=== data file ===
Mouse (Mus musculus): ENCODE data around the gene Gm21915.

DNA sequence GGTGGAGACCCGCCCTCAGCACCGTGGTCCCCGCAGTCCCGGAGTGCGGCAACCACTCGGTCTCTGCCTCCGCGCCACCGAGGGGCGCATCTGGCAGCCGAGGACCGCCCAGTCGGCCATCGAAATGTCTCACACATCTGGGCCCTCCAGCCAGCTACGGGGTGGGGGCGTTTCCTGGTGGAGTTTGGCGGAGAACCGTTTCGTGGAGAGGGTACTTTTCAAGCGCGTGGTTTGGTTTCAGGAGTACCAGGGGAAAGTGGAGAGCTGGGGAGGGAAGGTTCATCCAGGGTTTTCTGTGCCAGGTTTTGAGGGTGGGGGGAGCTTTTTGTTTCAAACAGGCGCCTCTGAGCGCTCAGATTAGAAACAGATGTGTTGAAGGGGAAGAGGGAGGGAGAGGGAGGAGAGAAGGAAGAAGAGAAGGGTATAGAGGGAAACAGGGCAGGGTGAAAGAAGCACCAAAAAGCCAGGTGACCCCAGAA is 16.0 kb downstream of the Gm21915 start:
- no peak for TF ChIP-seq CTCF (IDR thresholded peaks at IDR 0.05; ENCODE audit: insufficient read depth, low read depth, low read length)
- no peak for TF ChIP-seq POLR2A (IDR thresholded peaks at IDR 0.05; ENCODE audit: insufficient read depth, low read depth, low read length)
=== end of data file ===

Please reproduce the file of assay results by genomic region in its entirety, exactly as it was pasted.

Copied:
Mouse (Mus musculus): ENCODE data around the gene Gm21915.

DNA sequence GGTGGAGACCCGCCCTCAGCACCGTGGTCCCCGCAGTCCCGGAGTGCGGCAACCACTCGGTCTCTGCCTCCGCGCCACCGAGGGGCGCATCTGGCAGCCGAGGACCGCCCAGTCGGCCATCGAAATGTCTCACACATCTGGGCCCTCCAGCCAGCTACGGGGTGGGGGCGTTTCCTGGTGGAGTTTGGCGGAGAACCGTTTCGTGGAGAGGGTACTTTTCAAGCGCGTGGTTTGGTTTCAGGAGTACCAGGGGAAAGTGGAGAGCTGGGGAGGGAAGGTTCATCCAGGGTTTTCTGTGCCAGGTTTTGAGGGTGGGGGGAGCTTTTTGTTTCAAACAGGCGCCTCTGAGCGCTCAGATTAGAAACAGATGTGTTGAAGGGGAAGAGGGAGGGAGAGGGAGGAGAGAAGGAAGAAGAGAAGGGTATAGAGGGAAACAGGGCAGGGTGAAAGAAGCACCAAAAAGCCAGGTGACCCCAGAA is 16.0 kb downstream of the Gm21915 start:
- no peak for TF ChIP-seq CTCF (IDR thresholded peaks at IDR 0.05; ENCODE audit: insufficient read depth, low read depth, low read length)
- no peak for TF ChIP-seq POLR2A (IDR thresholded peaks at IDR 0.05; ENCODE audit: insufficient read depth, low read depth, low read length)